CFRP, carbon fibre, carbon fibre reinforced plastic, carbon fibre, carbon fibre, carbon fibre reinforced plastic (hence the abbreviation CFRP) - all these terms refer to the same material: a composite of carbon fibres, which are embedded in a matrix in the form of threads parallel to each other, crosswise as a fabric or as a well-ordered textile fabric. The matrix is a castable, duroplastic plastic, mostly epoxy resin or polyester.
Carbon-fiber-reinforced plastics have special physical properties, especially exceptional strength and stiffness - it is indeed surprising to hold a three-millimeter-thick rod in your hands and not bend it as you would expect. The material is particularly light, has very good vibration damping and low material fatigue, even under permanent dynamic load. It can be said that CFRP is significantly lighter than aluminium, but at least as strong as steel in terms of strength. Further advantages are low thermal expansion and good corrosion resistance.
During production, the fine carbon fibres are bundled into individual, thicker rovings. These are further processed depending on the field of application: For example, they are cut into small pieces and used for laminating. Single- or multi-directional scrims and fibre mats are also used for this purpose, in which the fibres are arranged either strictly in one direction or crosswise. The most stable form, however, is further processing into textile fabrics in which the structure of the braid can be precisely matched to the way the component will be subjected to the load it will be subjected to. The highest strengths are always achieved in the direction of the fibres - so it is obvious that a fabric structure in which the fibres run in different directions is more stable than a unidirectional fabric.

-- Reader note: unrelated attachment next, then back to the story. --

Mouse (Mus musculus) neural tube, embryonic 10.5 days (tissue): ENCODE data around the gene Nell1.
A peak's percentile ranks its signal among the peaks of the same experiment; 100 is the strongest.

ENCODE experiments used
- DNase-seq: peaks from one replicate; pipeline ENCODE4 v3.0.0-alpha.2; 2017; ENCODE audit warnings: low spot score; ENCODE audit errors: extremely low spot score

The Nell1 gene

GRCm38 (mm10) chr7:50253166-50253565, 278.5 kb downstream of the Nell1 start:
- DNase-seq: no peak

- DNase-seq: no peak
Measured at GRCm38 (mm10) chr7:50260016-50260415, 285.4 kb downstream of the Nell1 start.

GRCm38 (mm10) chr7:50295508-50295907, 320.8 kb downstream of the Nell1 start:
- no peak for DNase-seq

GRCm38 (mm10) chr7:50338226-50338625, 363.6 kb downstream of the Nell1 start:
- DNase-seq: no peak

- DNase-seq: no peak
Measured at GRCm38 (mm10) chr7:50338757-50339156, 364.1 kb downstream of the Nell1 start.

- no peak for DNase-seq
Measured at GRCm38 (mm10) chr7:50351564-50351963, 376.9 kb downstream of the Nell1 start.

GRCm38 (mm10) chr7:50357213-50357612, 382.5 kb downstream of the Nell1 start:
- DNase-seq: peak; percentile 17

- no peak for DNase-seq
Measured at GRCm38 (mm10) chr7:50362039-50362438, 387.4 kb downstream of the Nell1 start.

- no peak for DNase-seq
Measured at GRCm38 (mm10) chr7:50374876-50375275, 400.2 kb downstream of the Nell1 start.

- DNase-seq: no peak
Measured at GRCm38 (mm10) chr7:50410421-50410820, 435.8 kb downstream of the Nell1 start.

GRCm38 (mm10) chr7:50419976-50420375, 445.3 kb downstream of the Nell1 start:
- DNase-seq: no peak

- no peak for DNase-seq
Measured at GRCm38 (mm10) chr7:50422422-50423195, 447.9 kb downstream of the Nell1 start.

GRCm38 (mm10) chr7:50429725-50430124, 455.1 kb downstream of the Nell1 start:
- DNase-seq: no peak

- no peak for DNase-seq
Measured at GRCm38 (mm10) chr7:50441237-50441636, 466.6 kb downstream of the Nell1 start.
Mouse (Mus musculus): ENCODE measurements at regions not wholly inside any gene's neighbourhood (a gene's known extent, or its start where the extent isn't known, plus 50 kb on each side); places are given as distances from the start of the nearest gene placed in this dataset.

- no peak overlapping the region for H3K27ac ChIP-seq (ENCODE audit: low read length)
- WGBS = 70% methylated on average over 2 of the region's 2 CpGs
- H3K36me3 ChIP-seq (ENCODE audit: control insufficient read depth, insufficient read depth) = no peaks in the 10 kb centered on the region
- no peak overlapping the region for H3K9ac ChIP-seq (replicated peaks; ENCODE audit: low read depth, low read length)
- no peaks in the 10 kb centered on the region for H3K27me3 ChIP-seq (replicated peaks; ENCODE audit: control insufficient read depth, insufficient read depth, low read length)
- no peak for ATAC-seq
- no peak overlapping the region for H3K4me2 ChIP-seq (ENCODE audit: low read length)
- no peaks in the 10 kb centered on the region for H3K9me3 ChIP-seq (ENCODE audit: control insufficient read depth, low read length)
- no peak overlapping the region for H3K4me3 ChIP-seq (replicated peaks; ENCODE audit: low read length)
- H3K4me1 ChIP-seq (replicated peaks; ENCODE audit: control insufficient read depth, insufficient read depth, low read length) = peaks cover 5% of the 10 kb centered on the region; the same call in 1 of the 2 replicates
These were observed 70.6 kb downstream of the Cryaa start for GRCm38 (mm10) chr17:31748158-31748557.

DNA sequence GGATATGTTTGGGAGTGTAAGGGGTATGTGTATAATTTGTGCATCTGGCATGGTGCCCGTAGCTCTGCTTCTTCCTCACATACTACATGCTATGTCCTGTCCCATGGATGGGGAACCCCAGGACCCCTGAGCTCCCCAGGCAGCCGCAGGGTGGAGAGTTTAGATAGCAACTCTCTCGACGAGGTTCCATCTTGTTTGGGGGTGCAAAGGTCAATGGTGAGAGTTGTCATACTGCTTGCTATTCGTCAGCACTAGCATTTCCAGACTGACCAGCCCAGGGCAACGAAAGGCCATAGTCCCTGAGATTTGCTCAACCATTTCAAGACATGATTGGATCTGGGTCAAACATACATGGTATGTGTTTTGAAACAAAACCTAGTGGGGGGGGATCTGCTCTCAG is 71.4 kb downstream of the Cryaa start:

Semi-finished products made of CFRP are essentially produced in three different processes:
A high fibre content is desirable - this is usually between 50 and 80 percent - 60 percent fibre content can be regarded as a solid standard value.
The future belongs to carbon! This statement may be a bit flat and bold, but the areas of application are still increasing. CFRP is mainly used for rigid constructions:
More generally, the most common application is as a stable tube, profile or rod, which is extremely stable with small diameter and weight.
CFRP parts can be sawn with a hacksaw or a circular saw; the problem is that the fibres fray a little at the ends and post-processing does not significantly improve the interface. A band saw with diamond-studded band saw blade is ideal. Alternatively, a fine boring grinder with (diamond-coated) cutting disc is recommended.
CFRP can be drilled with a conventional carbide drill (at rather low speeds), but diamond-studded tools are better. The drill holes will fray less if you drill into a soft surface (wood, plastic).
The material is best bonded with a two-component epoxy-based adhesive. With pipe or rod extensions, however, an (additional) internal or external mechanical connection in the form of a sleeve or connecting piece is generally better.
CFRP semi-finished products are easy to paint, but it should be noted that they often have a release agent film on the outside. So, as is generally the case, first sand and clean, then varnish.